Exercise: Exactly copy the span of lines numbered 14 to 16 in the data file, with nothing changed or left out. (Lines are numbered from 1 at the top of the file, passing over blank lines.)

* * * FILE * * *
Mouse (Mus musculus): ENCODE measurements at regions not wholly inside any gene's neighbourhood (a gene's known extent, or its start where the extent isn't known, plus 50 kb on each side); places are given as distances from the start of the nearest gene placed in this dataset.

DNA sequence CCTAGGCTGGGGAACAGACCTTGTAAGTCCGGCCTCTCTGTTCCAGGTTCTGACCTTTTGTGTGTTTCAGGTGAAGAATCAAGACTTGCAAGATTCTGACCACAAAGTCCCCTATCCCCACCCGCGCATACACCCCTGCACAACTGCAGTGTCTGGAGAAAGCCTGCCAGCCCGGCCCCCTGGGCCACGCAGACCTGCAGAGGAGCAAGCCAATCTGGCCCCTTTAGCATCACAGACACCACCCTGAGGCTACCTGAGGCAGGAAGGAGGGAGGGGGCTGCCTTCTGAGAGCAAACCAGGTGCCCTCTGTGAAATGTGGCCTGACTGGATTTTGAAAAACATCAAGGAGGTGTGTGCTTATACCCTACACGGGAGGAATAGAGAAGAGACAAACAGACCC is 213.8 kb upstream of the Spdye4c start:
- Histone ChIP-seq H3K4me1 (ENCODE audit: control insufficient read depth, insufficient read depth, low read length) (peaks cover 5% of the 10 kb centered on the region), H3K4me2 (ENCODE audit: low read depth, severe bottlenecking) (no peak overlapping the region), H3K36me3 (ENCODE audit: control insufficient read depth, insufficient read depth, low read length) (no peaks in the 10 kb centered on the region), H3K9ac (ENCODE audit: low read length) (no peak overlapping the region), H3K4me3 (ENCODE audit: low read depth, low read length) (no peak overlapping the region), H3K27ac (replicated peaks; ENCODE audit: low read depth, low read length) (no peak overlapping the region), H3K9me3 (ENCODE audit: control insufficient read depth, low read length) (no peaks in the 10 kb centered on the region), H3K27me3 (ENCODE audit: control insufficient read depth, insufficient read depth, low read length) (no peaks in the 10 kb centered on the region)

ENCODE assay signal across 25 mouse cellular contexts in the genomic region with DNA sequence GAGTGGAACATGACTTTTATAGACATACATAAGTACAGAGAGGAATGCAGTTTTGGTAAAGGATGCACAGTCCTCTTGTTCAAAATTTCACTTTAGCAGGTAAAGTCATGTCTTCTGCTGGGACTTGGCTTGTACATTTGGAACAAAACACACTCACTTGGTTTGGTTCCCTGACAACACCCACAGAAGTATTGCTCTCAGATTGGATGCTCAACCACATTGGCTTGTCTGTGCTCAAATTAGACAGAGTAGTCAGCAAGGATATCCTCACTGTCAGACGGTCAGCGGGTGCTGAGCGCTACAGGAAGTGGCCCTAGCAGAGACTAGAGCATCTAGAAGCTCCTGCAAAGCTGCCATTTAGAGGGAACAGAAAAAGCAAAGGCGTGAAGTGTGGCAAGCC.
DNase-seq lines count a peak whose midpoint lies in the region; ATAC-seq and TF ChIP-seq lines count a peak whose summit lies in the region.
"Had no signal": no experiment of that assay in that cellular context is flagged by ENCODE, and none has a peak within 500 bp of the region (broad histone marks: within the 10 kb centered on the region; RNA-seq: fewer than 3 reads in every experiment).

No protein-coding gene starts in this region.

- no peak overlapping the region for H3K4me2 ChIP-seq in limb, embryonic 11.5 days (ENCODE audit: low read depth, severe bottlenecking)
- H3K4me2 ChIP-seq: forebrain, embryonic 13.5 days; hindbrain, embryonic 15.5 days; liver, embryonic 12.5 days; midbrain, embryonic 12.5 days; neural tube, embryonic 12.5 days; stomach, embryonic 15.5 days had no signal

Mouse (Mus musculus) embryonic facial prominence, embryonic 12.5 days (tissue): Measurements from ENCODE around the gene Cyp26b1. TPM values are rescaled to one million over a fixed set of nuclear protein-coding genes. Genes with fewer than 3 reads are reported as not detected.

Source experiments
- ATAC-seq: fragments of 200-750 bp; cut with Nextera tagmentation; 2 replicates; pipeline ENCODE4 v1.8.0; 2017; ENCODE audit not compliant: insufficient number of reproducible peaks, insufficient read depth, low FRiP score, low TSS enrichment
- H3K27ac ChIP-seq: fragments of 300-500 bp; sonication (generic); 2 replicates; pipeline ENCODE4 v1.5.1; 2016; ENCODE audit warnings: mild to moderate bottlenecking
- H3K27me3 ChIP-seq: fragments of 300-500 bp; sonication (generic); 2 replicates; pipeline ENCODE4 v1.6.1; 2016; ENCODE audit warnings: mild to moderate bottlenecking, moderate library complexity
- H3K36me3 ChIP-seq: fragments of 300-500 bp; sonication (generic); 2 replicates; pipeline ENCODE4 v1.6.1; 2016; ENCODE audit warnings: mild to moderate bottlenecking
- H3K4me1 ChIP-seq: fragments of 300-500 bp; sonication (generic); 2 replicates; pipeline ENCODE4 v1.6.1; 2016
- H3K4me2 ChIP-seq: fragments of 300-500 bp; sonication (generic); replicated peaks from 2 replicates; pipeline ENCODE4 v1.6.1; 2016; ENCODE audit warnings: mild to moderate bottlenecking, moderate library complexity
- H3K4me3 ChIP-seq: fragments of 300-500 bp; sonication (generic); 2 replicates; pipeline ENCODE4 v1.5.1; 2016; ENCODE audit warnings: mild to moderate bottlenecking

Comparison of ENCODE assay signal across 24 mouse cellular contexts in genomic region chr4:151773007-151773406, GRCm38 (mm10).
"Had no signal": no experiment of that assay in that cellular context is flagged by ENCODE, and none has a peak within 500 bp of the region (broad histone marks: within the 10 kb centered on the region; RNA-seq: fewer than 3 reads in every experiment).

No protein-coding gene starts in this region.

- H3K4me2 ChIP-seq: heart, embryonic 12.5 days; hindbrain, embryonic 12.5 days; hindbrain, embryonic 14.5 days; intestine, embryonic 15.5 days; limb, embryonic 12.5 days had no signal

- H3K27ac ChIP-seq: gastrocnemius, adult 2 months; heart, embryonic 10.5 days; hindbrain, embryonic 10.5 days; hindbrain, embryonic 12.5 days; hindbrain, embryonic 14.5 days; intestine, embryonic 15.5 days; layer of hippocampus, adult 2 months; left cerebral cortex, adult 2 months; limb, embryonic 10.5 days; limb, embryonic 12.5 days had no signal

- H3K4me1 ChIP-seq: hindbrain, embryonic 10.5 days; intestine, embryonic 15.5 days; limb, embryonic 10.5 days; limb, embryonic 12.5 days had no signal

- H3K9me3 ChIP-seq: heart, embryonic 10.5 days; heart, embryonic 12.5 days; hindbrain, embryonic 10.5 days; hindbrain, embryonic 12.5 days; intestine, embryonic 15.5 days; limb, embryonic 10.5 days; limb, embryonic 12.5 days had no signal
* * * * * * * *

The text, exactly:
- H3K27me3 ChIP-seq: fragments of 300-500 bp; sonication (generic); 2 replicates; pipeline ENCODE4 v1.6.1; 2016; ENCODE audit warnings: mild to moderate bottlenecking, moderate library complexity
- H3K36me3 ChIP-seq: fragments of 300-500 bp; sonication (generic); 2 replicates; pipeline ENCODE4 v1.6.1; 2016; ENCODE audit warnings: mild to moderate bottlenecking
- H3K4me1 ChIP-seq: fragments of 300-500 bp; sonication (generic); 2 replicates; pipeline ENCODE4 v1.6.1; 2016